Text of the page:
+ In Arkansas, the ACLU also filed a lawsuit against the state’s ban on gender-affirming health care for transgender youth. The lawsuit was filed by the ACLU on behalf of four transgender adolescents in Arkansas and their families. Only six months into the year, 2021 has seen an “unprecedented” number of attacks on trans rights. The law bans gender-affirming treatments such as hormone therapy or puberty blockers.

“Gender-affirming care is life-saving care for our clients, and they’re terrified of what will happen if this law is allowed to take effect. No child should be cut off from the medical care they need or denied their fundamental right to be themselves—but this law would do both,” said Holly Dickson, executive director of the ACLU of Arkansas. 

+ Idaho Gov. Brad Little signed a bill banning abortion after six weeks of pregnancy. On April 28, Idaho became the second state to enact a so-called “heartbeat ban,” barring abortions after six weeks. The bill makes exceptions for medical emergencies and includes exceptions for rape or incest but only if reported to a law enforcement agency or child protective services. Planned Parenthood Northwest and Hawaii railed against the governor’s decision in a recent statement:

“Let’s be clear: Abortion is still completely legal in Idaho, even after six weeks. This legislation changes nothing… What it really does is simply set Idaho up for a lawsuit if a similar ban in another federal court upholds their unconstitutional legislation—and there is nothing that indicates that would ever happen. But even if it does, we will launch a lawsuit immediately to stop it.”

+ Since 2017, abortion clinics in Iowa have been dwindling and now less than half of all women in Iowa have access a medical facility that performs abortion procedures. Emboldened by the Mississippi Supreme Court case, Iowa is attempting to dismantle any abortion protections inscribed in the state’s constitution. The Iowa legislature advanced a proposal that would amend the state’s constitution and include language that prohibits a woman’s right to an abortion. The legislature must pass the constitutional amendment again in 2023 before it goes to a public vote in 2024.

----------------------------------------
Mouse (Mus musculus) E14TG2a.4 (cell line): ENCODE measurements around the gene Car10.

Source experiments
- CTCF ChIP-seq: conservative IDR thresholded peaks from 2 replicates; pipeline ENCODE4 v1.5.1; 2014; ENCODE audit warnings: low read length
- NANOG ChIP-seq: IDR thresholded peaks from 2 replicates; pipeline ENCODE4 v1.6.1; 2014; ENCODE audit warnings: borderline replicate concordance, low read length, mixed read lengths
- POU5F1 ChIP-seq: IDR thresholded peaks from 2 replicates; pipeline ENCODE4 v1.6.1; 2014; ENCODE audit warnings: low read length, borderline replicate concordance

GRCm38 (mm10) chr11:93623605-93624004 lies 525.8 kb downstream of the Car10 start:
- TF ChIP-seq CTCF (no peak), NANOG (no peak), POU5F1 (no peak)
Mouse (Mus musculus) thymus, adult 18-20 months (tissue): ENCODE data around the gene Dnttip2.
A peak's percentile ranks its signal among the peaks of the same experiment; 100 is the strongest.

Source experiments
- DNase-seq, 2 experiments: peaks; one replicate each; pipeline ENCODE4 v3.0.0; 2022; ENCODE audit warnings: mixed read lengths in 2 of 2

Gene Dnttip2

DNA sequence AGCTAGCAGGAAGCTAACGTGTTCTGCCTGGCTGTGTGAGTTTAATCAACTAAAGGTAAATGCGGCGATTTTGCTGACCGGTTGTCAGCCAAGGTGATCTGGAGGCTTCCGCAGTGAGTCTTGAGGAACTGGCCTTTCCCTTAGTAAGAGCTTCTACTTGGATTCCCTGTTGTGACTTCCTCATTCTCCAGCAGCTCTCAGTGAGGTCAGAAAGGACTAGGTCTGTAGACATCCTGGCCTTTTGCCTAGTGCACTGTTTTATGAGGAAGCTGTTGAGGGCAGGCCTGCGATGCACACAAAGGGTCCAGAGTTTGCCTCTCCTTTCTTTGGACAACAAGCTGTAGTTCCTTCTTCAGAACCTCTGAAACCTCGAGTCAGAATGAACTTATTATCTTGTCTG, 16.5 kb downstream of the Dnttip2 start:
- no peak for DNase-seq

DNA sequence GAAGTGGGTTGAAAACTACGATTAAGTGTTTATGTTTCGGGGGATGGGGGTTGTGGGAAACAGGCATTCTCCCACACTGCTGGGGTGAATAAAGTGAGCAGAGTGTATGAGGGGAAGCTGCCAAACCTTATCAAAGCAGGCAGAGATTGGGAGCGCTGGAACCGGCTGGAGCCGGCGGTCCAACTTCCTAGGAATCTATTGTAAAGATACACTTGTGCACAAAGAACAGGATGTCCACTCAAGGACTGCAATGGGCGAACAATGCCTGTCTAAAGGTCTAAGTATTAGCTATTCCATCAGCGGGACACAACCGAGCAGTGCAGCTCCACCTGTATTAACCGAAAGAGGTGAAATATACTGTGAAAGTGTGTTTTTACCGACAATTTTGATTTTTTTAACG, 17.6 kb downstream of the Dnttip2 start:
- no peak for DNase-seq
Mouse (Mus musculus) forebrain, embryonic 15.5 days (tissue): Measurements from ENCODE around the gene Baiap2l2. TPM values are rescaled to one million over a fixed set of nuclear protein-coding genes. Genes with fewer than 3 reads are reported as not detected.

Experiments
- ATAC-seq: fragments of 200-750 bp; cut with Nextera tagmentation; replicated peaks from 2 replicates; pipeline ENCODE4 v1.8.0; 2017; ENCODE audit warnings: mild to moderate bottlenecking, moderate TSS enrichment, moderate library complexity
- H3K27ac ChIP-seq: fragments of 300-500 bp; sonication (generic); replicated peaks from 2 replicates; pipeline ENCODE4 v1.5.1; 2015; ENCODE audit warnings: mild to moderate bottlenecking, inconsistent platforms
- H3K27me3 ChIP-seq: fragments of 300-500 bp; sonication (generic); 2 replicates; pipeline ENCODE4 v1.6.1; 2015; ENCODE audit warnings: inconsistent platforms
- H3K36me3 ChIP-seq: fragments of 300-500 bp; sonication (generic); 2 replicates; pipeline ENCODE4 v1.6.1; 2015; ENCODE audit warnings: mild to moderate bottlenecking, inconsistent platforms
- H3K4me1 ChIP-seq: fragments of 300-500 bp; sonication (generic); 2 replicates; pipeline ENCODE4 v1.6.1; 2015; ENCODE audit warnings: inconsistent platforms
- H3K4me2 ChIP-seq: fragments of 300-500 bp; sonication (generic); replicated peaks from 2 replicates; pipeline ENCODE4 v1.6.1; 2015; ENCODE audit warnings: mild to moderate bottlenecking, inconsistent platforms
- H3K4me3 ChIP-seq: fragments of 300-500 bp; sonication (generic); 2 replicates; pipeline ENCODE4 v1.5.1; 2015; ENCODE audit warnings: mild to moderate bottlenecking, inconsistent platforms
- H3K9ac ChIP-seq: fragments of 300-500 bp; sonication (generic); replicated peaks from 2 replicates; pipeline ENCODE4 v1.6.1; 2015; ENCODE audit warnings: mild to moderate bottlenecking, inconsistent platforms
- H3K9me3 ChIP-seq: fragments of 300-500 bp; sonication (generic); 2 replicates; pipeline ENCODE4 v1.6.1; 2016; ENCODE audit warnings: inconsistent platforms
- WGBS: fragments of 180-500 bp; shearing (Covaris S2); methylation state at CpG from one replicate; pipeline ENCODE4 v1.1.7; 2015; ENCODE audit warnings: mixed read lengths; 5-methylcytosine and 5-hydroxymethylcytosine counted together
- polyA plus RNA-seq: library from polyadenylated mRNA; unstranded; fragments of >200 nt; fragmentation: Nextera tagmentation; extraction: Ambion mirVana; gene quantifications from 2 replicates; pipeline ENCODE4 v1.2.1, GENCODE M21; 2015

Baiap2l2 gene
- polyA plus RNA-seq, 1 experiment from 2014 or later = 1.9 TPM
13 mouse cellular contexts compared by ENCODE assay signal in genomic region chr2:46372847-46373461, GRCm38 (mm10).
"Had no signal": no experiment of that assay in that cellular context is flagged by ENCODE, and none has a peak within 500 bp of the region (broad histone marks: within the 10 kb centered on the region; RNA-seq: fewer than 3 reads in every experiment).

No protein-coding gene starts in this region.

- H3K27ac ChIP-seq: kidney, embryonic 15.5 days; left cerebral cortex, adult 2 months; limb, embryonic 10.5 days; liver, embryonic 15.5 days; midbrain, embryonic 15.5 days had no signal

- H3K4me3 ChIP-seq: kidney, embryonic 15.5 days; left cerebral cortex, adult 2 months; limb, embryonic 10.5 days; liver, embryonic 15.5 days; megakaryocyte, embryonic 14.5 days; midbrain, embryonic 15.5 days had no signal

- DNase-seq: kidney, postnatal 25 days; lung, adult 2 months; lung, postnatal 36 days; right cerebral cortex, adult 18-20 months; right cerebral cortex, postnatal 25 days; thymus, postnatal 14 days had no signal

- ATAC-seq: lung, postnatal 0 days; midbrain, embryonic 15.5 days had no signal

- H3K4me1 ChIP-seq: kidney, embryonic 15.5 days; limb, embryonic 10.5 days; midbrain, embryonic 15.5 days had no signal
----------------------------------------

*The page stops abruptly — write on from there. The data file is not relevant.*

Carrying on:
+ Oklahoma Gov. Kevin Stitt signed multiple anti-abortion bills, including a near-total abortion ban and a “trigger law” that would immediately ban abortion if Roe v. Wade is overturned. The abortion ban only makes exceptions for medical emergencies, “to prevent the death of the mother or to prevent substantial or irreversible physical impairment of the mother that substantially increases the risk of death,” but does not make exceptions for rape or incest. 

+Tennessee Gov. Bill Lee signed one bill requiring fetal remains from procedural abortions to be buried or cremated. According to the Associated Press, the language used in the Tennessee bill is similar to the language used in an Indiana bill upheld by the Supreme Court in 2019.

Gov. Lee also signed a bill banning gender-affirming health care for transgender youth. The ban differs from the original Arkansas bill as it only prohibits doctors from performing gender-affirming treatments in pre-pubescent youths, while the Arkansas bill bans doctors from performing gender-affirming treatments on anyone under the age of 18. Both laws will inflict great harm on Tennessee and Arkansas transgender youth.

Lee has signed a slew of anti-LGBT legislation this year including a ban on trans athletes, a bathroom sign requirement and a bill that requires schools to notify parents 30 days in advance if they plan on teaching students about gender identity or sexual orientation. 

+ Montana Gov. Greg Gianforte signed three anti-abortion bills, including a ban on abortion after 20 weeks of pregnancy, a requirement for providers to offer a viewing of their ultrasound before an abortion and strict restrictions on administering medication abortions. 

+ If/When/How announced it will be launching a legal defense fund for pregnant people who seek self-induced abortions. Right now, five states explicitly criminalize self-managed abortion. Although the exact number of people arrested for having an abortion is unknown, If/When/How executive director Jill Adams said, “There have been criminal investigations of people in more than 20 states. That includes California and New York and other ‘blue’ states.” 

+ The onslaught of anti-abortion attacks in the U.S. may make it appear like anti-abortion sentiment is winning—but abortion supporters are still in the majority. A new Gallup poll suggests that 58 percent of Americans are opposed to overturning Roe v. Wade. Furthermore, 56 percent of Americans are opposed to banning abortions after the 18th week of pregnancy and 58 percent of Americans oppose “heartbeat bans,” which ban abortions at the onset of a fetal heartbeat. Overall, 78 percent support abortion in at least some circumstances.